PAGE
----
05-Klein-45667:05-Klein-456677/9/20086:29 PMPage 97CHAPTER 5Theories and Applications of Pavlovian Conditioning97Pavlov (1927), the simultaneous activity in two neural centers leads to a new functionalneural pathway between the active centers. The establishment of this neural connectioncauses the CS to activate the neural center processing the CS, which then arouses the UCSneural center. Activity in the UCS center leads to activation in the response center for theUCR, which then allows the CS to elicit the CR. In other words, Pavlov is suggesting that theCS becomes a substitute for the UCS and elicits the same response as the UCS; that is,the CR is the UCR, only elicited by the CS instead of the UCS. Figure 5.1 provides anillustration of Pavlov’s stimulus-substitution theory of conditioning.Pavlov’s stimulus-substitution theory proposes that the CS elicits the CR by way of theUCS. Holland and Rescorla’s (1975) study provides strong support for this view. In theirstudy, two groups of food-deprived rats received tone CS and food UCS pairings. After conditioning, one group of rats was fed until satiated, while the other group remained fooddeprived. The animals then received a series of CS-alone extinction trials. Holland andRescorla reported that the CS elicited a weaker CR in the satiated than in the hungry rats.Why did the removal of food deprivation reduce the strength of the CR? According toHolland and Rescorla, food satiation reduces the value of food and thereby reduces theability of the UCS to elicit the UCR. The reduced value of the UCS causes the CS to elicit aweaker CR.Pavlov’s stimulus-substitution theory of classical conditioning. (a) The UCSactivates the UCS brain center, which elicits the UCR; (b) the CS arouses the areaof the brain responsible for processing it; (c) a connection develops betweenthe CS and UCS brain centers with contiguous presentation of CS and UCS; and(d) the CS elicits the CR as a result of its ability to activate the UCS brain centerFIGURE )CR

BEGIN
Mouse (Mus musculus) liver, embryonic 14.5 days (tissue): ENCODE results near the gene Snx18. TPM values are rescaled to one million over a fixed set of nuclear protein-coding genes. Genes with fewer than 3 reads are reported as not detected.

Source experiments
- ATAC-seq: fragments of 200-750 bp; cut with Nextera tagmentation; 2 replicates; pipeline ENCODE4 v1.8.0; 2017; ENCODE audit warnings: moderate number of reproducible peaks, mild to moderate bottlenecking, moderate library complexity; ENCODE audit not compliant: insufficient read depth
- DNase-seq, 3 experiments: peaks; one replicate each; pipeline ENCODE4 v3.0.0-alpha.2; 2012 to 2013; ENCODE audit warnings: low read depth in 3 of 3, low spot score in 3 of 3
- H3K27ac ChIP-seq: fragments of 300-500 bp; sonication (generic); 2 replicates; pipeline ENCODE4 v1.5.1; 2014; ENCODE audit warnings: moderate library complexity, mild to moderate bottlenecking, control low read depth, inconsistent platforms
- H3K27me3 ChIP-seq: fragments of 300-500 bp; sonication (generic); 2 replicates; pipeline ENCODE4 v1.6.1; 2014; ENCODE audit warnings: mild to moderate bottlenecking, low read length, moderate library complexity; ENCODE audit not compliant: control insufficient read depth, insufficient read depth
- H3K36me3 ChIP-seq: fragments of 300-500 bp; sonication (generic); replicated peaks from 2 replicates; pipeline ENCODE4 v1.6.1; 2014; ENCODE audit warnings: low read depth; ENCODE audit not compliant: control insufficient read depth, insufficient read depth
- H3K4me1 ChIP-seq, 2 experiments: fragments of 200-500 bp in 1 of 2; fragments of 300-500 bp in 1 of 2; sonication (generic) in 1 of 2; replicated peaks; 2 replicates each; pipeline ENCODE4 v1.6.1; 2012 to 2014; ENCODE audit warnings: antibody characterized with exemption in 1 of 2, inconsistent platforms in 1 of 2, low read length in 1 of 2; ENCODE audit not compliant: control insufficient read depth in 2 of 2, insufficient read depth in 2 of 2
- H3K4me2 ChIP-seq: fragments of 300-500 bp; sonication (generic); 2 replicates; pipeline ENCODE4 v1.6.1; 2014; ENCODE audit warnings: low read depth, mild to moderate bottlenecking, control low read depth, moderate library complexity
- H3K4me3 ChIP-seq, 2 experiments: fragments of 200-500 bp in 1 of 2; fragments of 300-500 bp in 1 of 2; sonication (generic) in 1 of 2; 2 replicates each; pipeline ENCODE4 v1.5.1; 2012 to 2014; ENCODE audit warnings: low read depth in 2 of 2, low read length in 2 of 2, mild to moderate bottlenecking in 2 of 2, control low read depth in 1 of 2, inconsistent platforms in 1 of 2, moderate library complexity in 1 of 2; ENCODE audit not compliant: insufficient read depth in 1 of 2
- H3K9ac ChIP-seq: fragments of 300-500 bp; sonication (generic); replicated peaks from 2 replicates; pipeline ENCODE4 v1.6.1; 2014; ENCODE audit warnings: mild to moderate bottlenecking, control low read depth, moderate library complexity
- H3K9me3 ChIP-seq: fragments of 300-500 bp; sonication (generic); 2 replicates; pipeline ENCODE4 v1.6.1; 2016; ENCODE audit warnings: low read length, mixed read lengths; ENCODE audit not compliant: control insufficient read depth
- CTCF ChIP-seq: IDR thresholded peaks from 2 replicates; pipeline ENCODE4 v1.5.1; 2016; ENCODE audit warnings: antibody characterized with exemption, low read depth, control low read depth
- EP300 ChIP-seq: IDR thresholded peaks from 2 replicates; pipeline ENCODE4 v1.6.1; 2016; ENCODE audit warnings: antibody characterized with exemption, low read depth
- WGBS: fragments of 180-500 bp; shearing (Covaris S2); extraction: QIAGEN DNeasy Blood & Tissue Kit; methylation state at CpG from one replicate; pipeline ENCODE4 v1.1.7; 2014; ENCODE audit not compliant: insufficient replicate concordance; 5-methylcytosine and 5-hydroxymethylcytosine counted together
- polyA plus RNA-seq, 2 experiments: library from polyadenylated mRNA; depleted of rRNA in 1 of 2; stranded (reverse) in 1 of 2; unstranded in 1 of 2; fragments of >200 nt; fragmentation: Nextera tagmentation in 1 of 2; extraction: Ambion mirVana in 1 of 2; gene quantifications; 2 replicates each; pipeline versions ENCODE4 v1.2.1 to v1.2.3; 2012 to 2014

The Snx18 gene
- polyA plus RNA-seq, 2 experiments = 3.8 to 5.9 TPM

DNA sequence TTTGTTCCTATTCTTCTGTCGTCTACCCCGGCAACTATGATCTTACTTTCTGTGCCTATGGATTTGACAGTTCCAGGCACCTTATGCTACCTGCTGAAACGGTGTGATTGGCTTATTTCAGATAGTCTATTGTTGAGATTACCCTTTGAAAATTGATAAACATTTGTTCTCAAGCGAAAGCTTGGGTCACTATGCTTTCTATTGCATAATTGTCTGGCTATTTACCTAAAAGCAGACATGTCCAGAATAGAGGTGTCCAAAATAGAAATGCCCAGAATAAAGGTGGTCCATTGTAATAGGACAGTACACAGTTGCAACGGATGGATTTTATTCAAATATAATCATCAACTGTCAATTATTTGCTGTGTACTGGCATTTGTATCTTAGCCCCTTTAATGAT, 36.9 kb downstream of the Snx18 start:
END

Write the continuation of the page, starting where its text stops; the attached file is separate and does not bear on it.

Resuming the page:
05-Klein-45667:05-Klein-45667987/9/20086:29 PMPage 98L E A R N I N G : P R I N C I P L E S A N D A P P L I CAT I O N SThe Conditioning of an Opponent ResponseWhile the conditioned and unconditioned responses are often similar, in many cases, theyseem dissimilar. For example, the conditioned response of fear differs in many ways fromthe unconditioned response of pain. While both involve internal arousal, the sensoryaspects of the two responses are not the same. Warner’s 1932 statement that “whateverresponse is grafted onto the CS, it is not snipped from the UCS” indicates a recognition ofCR and UCR differences.The research of Shepard Siegel and his colleagues represents the most impressive accumulation of evidence suggesting that the conditioned and unconditioned responses are different (Siegel, 1978, 1991, 2001; Siegel, Baptista, Kim, McDonald, &Weiss-Kelly, 2000; Siegel,Hinson, & Krank, 1978; Siegel & Ramos, 2002). In several of their studies, Siegel and hisassociates used morphine as the unconditioned stimulus (Siegel, 1978; Siegel et al., 1978).Analgesia, or reduced sensitivity to pain, is one unconditioned response to morphine. Siegelreported that the conditioned response to stimuli, such as lights or tones, that have beenpaired with morphine is hyperalgesia, or an increased sensitivity to pain.How did Siegel know that a conditioned stimulus associated with morphine makes anevent more unpleasant? To illustrate both the analgesic effect of morphine and the hyperalgesic effect of a stimulus paired with morphine, Siegel placed a rat’s paw on a hot plateand measured how long it took the rat to remove its paw. He observed that rats injected withmorphine (the UCS) took longer to remove their paws from the heated plate than did animals that had not received the morphine injection. The light or tone paired with morphine,by contrast, caused the rats to remove their paws more quickly than did animals that hadbeen presented with a stimulus not paired with the morphine (UCS).Siegel (1975) also found that while the UCR to insulin is hypoglycemia, the CR to a stimulus paired with insulin is hyperglycemia. Additional studies reported that the UCR to alcohol is hypothermia, while the CR to a stimulus associated with alcohol is hyperthermia(Crowell, Hinson, & Siegel, 1981; Le, Poulos, & Cappell, 1979).This research suggests not only that the CR can be the opposite of the UCR, but also thatconditioning is responsible, at least in part, for the phenomenon of drug tolerance (Siegel,2001; Siegel et al., 2000). Tolerance to a drug develops when, with repeated use of a drug,the effectiveness of the drug declines and larger doses are necessary to achieve the samepharmacological effect (see Chapter 3). According to Siegel, tolerance represents the conditioning of a response that is opposite to the unconditioned drug effects. Thus, the environmental cues present during drug administration antagonize the drug’s action and resultin a lower pharmacological reaction to the drug. The interoceptive cues that occur early inthe drug experience also can become able to elicit a conditioned hyperalgesia response(Sokolowska, Siegel, & Kim, 2002). According to Sokolowska et al., the association of theseinteroceptive early-onset cues plays an important role in the development of tolerance tomorphine.Two lines of evidence support the idea that conditioning plays a role in drug tolerance.First, Siegel (1977) found that exposure to the CS (environment) without the UCS (drug),once the association has been conditioned, results in the extinction of the opponent CR; theelimination of the response to the CS produces a stronger reaction to the drug itself (seeFigure 5.2). Second, Siegel et al. (1978) reported that an increased response to the drug canalso be induced by changing the stimulus context in which the drug is administered. The